Dry Socket (Alveolar Osteitis)

Characteristic of "Dry socket " or Alveolar Osteitis that occurs 2-4 days after tooth extraction are:
  • A socket either wholly or partially void of blood clot
  • Throbbing pain and intense pain that radiates to the front of the ear
  • Erythema of the gingiva around the socket
  • Putrid odor
  • Other symptoms such as a headache, insomnia, and dizziness may present

 How dry socket forms

In normal condition, immediately after extraction, bleeding occurs.  Blood quickly renders and confines insoluble proteins to cover the wound. Blood clot (coagulation) forms inside a *socket and the healing process begins in steps below: 
  • During the first 24 hours, a fibrin-covered clot adheres to the socket bone.  
  • Within few days, fibroblasts enter the wound, this process called "Organization of the clot" and simultaneously the removal of debris (dead cell, necrotic tissue) takes place.  
  • Within a week, the clot is slowly replaced by collagen fiber in granulation tissue.  
  • In 10-15 days, the periphery of the socket reveals a formation of immature bone.  The amount of the immature bone increases from the base of the cavity toward the surface and from the edge of the socket to the center. 
  • In approximately three weeks to six months, the mature bone replaces immature bone. 
*Note: Socket is the hollow part of the bone where the tooth roots located.

In dry socket, few days after tooth removal, a total or partial premature loss of the blood clot occurs in the socket. Direct exposure of the bone and nerve endings to the oral environment without blood clot, results in severe pain radiating toward the ear and halitosis.

Dry socket is an inflammation, not an infection; therefore, antibiotics are not indicated unless secondary bacterial infection begins at a later time.

The incidence of the dry socket has ranged from 1% to 4% of extractions; 45% occurs in mandibular third molars (lower wisdom teeth). Dry socket occurs more frequently in difficult extraction compare to routine tooth removal, according to a clinical study by Dr. Porus Turner.  In general, the healing process of dry socket takes place in 2-4 weeks.

According to the International Journal of Oral Surgery, the incidence of the dry socket may be prevented by the open surgery method. Another study by Mount Sinai Hospital, Toronto reviewed the effectiveness of the local application of clindamycin in Gelfoam reduced the incidence of dry socket formation.

Contributing factors of Dry socket:

  1. Oral contraceptives increase the risk of a dry socket according to a study reporting in Journal of Canadian Dental Association. Try to schedule during the last week of the cycle, during that time the estrogen level are inactive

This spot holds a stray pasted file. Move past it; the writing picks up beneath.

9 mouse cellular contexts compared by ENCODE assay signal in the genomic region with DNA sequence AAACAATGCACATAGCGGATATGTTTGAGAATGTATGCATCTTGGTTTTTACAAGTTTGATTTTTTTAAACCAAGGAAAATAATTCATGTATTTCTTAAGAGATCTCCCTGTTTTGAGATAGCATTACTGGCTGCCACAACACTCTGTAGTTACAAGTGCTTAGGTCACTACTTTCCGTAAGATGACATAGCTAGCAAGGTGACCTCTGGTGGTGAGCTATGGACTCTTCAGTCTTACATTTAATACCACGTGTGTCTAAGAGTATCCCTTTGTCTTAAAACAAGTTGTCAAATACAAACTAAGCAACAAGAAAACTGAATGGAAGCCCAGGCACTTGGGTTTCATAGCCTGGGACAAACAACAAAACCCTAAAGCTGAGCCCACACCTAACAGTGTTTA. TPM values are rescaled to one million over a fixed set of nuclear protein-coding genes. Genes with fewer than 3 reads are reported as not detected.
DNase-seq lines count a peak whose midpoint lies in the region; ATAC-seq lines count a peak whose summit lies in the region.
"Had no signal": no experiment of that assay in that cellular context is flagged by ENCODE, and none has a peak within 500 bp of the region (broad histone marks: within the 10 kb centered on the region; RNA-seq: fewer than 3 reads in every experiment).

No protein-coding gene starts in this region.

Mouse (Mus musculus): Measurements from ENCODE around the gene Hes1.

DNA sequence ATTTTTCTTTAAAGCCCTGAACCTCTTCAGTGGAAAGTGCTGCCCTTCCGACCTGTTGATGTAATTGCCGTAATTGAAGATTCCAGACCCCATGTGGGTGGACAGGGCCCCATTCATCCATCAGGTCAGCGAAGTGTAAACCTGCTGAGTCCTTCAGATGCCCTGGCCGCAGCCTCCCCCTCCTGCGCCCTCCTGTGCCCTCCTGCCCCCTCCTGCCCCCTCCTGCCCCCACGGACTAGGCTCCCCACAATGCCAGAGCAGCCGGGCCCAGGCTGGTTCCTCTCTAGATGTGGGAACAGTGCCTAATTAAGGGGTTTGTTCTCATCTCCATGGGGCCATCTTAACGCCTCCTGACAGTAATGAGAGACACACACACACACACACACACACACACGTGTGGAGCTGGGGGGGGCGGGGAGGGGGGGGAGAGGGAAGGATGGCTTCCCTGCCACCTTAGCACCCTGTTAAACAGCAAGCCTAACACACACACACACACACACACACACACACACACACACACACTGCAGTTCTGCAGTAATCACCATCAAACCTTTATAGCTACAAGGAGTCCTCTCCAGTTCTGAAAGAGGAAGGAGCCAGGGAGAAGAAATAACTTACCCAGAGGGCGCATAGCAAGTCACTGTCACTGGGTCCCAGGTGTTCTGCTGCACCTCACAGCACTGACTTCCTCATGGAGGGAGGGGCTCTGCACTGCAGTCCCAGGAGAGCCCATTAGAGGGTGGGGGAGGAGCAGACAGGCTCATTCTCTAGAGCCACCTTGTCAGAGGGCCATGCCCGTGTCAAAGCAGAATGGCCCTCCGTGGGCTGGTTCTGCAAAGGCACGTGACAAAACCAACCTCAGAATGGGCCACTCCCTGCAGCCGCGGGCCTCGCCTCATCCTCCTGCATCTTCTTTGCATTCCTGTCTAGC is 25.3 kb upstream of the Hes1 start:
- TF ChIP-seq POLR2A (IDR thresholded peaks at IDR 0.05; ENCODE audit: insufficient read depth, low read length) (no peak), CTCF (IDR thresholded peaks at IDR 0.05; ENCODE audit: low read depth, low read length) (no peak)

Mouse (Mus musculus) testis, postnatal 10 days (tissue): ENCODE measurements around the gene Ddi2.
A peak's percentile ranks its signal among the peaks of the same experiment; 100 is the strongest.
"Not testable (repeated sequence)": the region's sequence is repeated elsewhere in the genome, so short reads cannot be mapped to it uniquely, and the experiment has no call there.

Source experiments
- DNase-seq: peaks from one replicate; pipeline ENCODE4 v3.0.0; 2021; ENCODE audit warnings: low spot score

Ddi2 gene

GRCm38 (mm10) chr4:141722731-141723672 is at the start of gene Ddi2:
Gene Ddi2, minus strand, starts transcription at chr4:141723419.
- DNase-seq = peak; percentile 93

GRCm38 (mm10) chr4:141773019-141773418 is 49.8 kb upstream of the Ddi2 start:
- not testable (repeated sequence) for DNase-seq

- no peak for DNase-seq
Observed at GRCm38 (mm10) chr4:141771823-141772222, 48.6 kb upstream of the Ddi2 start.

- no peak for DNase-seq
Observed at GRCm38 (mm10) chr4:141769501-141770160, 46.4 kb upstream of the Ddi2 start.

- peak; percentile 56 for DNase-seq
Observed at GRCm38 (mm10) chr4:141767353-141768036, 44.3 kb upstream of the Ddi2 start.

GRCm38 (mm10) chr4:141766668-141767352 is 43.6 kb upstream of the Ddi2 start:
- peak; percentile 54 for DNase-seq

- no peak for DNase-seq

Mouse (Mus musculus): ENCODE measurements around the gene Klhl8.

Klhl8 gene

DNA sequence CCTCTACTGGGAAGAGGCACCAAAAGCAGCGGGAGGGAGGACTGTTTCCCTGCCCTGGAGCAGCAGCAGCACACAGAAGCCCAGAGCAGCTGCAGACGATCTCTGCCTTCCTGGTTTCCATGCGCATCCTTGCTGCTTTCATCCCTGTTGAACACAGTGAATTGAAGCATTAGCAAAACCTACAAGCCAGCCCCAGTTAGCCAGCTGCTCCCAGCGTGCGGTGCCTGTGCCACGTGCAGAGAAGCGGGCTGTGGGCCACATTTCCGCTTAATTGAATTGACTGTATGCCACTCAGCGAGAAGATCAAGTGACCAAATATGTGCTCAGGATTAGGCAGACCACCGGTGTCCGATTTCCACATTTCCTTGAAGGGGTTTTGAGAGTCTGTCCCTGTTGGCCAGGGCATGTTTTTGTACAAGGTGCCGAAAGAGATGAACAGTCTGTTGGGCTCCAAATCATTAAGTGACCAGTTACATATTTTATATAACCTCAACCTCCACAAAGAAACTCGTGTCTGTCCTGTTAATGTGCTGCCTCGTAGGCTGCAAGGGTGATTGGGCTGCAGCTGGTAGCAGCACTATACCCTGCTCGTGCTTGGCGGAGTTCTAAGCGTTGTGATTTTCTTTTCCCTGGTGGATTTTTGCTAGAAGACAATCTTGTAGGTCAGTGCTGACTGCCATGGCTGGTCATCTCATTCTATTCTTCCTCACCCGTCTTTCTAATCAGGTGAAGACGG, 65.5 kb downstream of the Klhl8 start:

2. Traumatic and complicated extraction 
  3. Injection of local anesthesia with vasoconstrictors as in the technique used in intraligamentous anesthesia caused insufficient supply of blood to the socket
  4. Remaining of bone fragments in the socket may interfere with the healing process
  5. Dry socket tends to have greater incidence after wisdom tooth extraction especially impacted teeth
  6. History of dry socket after tooth extraction
  7. Rinsing too soon or too vigorously; causing the clot to dislodge from the wound
  8. Ignore home care instruction provided by a dentist
  9. Periodontal disease or poor oral hygiene 
  10. Uncontrolled diabetes
  11. The use of Immunosuppressant drugs: Corticosteroids such as prednisolone (Deltasone, Orasone), Mycophenolate (CellCept), Cyclosporine (Sandimmune, Neoral), Azathioprine (Imuran) increase the incidence of dry socket
  12. The recent history of Acute Ulcerative Gingivitis (Trench Mouth), Pericoronitis (infection around the crown of the tooth) associated with the extracted tooth can cause dry socket.  Therefore, appropriate antibiotic prophylaxis should be administered prior to wisdom tooth extraction.
  13. Dry socket often occurs in the age group of 40-50 years old
  14. Females are prone to have dry socket than male
  15. Smoker patient has an incident of the dry socket than non-smoker according to a study reporting in Journal of Canadian Dental Association. Nicotine is a vasoconstrictor that can delay the healing process.
How to prevent dry socket
  1. Before an extraction, schedule to have your teeth cleaned. The cleaning helps reduce plaque and bacteria in the oral environment
  2. Use mouth rinse with 0.12% chlorhexidine gluconate just before surgery and as irrigation for at least a week after tooth extraction to reduce the risk of dry socket. (chlorhexidine gluconate mouth rinse contains chlorhexidine gluconate, alcohol, glycerin, PEG-40 Sorbitan Diisostearate, Sodium Saccharin, and FD&C Blue no.1)
  3. Stop smoking prior to tooth extraction and 72 hours after tooth extraction.  The action of smoking can dislodge the clot
  4. Avoid vigorous mouth rinse for the first 24 hours after tooth extraction
  5. Brush your teeth gently after extraction
  6. Follow the dentist instruction and see a dentist immediately if the pain increases after few days or bad taste coming out from the extracted wound
  7. According to the research, women who use oral contraceptives should schedule surgery during the lowest level of estrogen, e.g., during days 23 through 28 of the tablet cycle.  The hormone can interfere with blood clotting in the socket.
  8. Avoid using a straw for drinking, the suction may dislodge the blood clot in the socket
  9. For women, schedule extraction during the last week of the menstrual cycle; estrogen level is lower during that time
How can you tell if you have a dry socket or how do you feel when you have the dry socket?  

Here are some of the signs and symptoms of patient who has dry socket:
The appearance of dry socket
1. The pain at the socket that is improving during the first few days after extraction abruptly reversing to excruciating sharp shooting pain. If the extracted tooth is in the lower jaw, the pain sometimes radiates to the ear.